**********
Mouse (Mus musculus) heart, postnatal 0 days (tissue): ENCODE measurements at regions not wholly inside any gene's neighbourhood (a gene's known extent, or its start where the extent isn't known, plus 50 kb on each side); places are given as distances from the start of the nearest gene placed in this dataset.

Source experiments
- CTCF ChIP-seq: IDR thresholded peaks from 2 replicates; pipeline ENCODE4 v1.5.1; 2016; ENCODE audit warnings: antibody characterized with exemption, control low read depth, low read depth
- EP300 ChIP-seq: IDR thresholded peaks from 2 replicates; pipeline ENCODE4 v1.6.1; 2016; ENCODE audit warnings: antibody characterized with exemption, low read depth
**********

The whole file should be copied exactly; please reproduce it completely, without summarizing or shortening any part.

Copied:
Mouse (Mus musculus) heart, postnatal 0 days (tissue): ENCODE measurements at regions not wholly inside any gene's neighbourhood (a gene's known extent, or its start where the extent isn't known, plus 50 kb on each side); places are given as distances from the start of the nearest gene placed in this dataset.

Source experiments
- CTCF ChIP-seq: IDR thresholded peaks from 2 replicates; pipeline ENCODE4 v1.5.1; 2016; ENCODE audit warnings: antibody characterized with exemption, control low read depth, low read depth
- EP300 ChIP-seq: IDR thresholded peaks from 2 replicates; pipeline ENCODE4 v1.6.1; 2016; ENCODE audit warnings: antibody characterized with exemption, low read depth